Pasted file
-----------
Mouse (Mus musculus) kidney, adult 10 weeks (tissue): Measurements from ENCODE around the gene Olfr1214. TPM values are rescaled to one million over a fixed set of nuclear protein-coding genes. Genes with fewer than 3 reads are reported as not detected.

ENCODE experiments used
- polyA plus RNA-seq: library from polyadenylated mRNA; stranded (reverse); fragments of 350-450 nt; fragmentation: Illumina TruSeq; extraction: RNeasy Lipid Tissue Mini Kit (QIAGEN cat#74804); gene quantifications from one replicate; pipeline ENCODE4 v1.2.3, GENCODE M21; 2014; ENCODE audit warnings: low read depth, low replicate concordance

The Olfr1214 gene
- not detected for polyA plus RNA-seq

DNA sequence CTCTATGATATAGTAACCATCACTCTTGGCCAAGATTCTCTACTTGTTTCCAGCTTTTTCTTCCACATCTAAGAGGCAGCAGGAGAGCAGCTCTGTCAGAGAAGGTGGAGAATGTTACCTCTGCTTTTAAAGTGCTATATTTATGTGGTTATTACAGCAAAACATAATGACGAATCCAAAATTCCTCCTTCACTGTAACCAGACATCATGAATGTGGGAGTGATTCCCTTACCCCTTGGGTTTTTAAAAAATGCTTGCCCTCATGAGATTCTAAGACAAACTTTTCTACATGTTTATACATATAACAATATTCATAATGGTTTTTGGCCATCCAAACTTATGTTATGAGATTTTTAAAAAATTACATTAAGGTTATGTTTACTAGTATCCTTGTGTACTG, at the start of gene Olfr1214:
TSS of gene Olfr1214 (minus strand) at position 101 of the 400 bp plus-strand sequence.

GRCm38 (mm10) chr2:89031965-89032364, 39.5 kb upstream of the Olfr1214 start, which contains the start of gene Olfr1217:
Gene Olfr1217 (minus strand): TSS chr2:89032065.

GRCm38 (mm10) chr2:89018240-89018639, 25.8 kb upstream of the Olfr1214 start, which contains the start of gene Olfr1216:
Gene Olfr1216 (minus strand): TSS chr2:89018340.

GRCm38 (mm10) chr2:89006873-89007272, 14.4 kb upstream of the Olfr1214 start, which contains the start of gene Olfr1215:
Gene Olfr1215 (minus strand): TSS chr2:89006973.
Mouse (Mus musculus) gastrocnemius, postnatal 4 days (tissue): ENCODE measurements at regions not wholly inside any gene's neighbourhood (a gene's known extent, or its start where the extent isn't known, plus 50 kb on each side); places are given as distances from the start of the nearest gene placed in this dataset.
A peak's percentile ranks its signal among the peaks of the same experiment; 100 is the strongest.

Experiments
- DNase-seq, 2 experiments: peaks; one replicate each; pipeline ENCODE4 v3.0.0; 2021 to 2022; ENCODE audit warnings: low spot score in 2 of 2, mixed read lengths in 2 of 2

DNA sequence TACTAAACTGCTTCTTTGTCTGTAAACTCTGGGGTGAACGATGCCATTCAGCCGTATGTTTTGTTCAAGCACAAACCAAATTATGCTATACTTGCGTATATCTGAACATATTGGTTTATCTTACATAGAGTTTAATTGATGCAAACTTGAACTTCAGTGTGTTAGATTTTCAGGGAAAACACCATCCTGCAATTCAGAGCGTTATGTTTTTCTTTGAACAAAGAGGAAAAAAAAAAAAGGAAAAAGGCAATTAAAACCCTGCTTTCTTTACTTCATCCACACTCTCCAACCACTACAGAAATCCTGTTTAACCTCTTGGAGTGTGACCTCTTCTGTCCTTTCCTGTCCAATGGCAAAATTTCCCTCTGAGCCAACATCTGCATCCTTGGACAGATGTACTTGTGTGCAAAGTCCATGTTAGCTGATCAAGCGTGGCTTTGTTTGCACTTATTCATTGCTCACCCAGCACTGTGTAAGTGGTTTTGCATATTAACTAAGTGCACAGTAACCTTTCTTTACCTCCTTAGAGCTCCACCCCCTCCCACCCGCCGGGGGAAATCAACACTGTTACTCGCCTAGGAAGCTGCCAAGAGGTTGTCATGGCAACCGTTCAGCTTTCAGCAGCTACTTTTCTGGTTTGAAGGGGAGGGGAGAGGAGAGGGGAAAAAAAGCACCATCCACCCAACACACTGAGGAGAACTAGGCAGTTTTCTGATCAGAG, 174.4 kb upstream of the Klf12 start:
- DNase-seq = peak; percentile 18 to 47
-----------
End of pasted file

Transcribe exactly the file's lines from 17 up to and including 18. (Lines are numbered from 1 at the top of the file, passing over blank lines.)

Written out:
- DNase-seq, 2 experiments: peaks; one replicate each; pipeline ENCODE4 v3.0.0; 2021 to 2022; ENCODE audit warnings: low spot score in 2 of 2, mixed read lengths in 2 of 2

DNA sequence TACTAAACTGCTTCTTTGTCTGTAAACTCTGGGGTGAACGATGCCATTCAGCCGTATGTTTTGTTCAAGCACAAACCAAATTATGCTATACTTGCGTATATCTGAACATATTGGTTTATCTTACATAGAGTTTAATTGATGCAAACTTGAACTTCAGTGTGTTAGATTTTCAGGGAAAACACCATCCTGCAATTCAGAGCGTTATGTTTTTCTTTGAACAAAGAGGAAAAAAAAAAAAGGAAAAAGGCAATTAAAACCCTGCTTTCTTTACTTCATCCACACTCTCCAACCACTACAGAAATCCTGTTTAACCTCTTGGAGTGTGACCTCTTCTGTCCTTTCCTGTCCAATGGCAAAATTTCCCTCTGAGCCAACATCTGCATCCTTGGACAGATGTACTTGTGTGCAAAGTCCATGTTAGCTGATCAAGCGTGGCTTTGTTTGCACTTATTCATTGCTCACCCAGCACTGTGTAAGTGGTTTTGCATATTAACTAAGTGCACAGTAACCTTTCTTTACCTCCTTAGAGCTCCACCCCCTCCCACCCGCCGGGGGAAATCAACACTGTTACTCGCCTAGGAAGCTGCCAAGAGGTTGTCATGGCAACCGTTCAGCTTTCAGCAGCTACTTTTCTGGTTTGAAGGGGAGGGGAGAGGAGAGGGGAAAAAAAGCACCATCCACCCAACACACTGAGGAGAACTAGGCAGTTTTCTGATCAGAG, 174.4 kb upstream of the Klf12 start: